“Woman’s desire is subjected to her image as a bearer of the bleeding wound, she can exist only in relation to castration and cannot transcend it.” – Laura Mulvey, “Visual Pleasure in Narrative Cinema”
At the heart of Kier-La Janisse’s 2012 book, House of Psychotic Women: An Autobiographical Topography of Female Neurosis in Horror and Exploitation Films, is the open wound. Part memoir, part criticism and part theory, the book explores the mutilated self. Broken, neurotic and riddled with self-doubt, Janisse tackles her relationship with the screen by way of her own life, revealing through practice the impossible division between the open wound and the reflective self. Art meets criticism to form an essay on women’s relationship to the screen and a particular archetype of the neurotic and psychotic woman. What happens when the representation you relate to most happens to be the most damaged and broken version of yourself?
In her now iconic essay, “Visual Pleasure in Narrative Cinema,” Mulvey presents the idea of deconstruction as a feminist tool. Imagining a narrative cinema removed from the structures of patriarchy seems untenable. What would this cinema look like? How would you tell a story without falling back on the archetypes defined by an unequal society? Does the nature of storytelling only serve to uphold a masculine point of view? In comes deconstruction: a process that relies not on the building but unravelling of ideas. Employing a variety of techniques that fragment and question the image, deconstruction tells by way of tearing apart. This becomes the primary rhetoric of House of Psychotic Women.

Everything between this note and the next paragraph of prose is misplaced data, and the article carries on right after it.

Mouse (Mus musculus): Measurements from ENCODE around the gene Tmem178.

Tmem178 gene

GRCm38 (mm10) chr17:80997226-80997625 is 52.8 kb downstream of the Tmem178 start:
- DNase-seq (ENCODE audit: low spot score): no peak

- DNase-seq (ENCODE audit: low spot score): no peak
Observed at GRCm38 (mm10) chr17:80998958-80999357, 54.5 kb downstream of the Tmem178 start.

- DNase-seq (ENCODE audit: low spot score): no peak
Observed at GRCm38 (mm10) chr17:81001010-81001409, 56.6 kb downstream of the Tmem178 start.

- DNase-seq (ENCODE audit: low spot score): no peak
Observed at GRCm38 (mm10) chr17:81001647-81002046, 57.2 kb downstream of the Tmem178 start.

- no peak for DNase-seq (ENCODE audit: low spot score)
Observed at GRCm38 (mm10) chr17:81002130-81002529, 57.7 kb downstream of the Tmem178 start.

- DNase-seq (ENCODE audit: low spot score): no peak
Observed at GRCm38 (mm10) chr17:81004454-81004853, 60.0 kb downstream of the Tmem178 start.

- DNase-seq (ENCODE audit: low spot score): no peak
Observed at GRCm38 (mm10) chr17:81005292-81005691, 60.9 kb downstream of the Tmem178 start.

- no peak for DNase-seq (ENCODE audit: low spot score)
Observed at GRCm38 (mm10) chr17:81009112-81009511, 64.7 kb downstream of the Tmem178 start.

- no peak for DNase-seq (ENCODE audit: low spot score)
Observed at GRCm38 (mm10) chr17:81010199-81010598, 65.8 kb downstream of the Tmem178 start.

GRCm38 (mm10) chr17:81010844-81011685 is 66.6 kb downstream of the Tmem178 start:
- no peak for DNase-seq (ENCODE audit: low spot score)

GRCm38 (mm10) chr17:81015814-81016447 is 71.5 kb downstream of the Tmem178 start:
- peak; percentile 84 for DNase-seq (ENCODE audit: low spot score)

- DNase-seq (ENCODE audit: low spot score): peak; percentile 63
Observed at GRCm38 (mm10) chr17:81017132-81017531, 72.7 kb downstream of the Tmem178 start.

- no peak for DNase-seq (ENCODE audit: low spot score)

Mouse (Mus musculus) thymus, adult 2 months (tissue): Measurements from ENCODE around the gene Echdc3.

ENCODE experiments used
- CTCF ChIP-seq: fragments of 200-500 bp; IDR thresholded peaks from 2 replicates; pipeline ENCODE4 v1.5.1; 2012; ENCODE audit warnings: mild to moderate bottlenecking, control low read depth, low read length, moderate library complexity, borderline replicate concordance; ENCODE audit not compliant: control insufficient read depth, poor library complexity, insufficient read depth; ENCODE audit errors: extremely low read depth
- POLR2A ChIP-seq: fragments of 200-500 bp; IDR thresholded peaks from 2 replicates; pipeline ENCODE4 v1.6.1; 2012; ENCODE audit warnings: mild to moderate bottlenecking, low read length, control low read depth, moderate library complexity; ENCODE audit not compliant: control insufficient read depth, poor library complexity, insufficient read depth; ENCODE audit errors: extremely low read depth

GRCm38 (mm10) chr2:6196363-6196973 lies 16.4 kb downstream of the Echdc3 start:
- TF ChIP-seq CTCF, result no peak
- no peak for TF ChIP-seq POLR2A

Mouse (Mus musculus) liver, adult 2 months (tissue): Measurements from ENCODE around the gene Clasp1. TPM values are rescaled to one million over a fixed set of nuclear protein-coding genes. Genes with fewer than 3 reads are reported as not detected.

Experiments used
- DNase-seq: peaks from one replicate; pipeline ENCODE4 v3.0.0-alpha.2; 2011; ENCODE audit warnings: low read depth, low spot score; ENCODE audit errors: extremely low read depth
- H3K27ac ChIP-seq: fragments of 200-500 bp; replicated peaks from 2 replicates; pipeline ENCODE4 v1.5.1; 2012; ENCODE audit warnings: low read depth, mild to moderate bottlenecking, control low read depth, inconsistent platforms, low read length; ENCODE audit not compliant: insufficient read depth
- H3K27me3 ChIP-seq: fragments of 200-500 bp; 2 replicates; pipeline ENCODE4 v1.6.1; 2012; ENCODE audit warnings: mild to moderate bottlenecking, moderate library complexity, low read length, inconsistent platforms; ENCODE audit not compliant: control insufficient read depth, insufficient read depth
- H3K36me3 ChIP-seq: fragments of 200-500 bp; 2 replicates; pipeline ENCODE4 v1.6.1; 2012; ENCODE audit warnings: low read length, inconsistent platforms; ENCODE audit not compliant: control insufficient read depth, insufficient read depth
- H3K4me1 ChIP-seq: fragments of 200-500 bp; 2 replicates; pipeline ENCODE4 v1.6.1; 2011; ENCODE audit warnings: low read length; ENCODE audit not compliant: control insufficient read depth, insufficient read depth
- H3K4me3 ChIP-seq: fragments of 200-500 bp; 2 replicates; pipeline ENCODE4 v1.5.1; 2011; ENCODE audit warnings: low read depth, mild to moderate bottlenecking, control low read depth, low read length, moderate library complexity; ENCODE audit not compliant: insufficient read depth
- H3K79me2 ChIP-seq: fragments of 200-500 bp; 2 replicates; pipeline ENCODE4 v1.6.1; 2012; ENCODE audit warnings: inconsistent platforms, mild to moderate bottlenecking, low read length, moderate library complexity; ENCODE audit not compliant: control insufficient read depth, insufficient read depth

As a woman writing about film, finding your voice often feels defensive. Your point of view and perspective doesn’t feel drawn from the default cloth of relatability. What seems to be taken as a given by the majority of writers doesn’t quite ring true. Your feelings and desires are rarely offered on the screen — and to write about them often feels like an indecent exposure, a sort of exhibitionist exercise that not only opens you up to unwanted advances, but also exposes yourself as the other. That aching feeling of being an imposter hangs heavy, and as hard as it can be to face the outside world, it feels worse to face inward. Your desire to stifle your own voice and to think “objectively” while hiding what you really mean under the guise of what goes unsaid (a silent agreement with yourself that not talking about something can be as good as damning it) can often be so overwhelming that you want to pack up and never write again.
That complex, aching feeling runs through House of Psychotic Women as Janisse ebbs and flows between personal and critical, exploring through form the overwhelming need to break out. Trying to make sense of your response to cinema, specifically the endless string of neurotic and damaged women of genre, feels a herculean task. Genre has often been propped up against the enemy of feminist liberation, a damaging course. Then why do some women relate to it so deeply?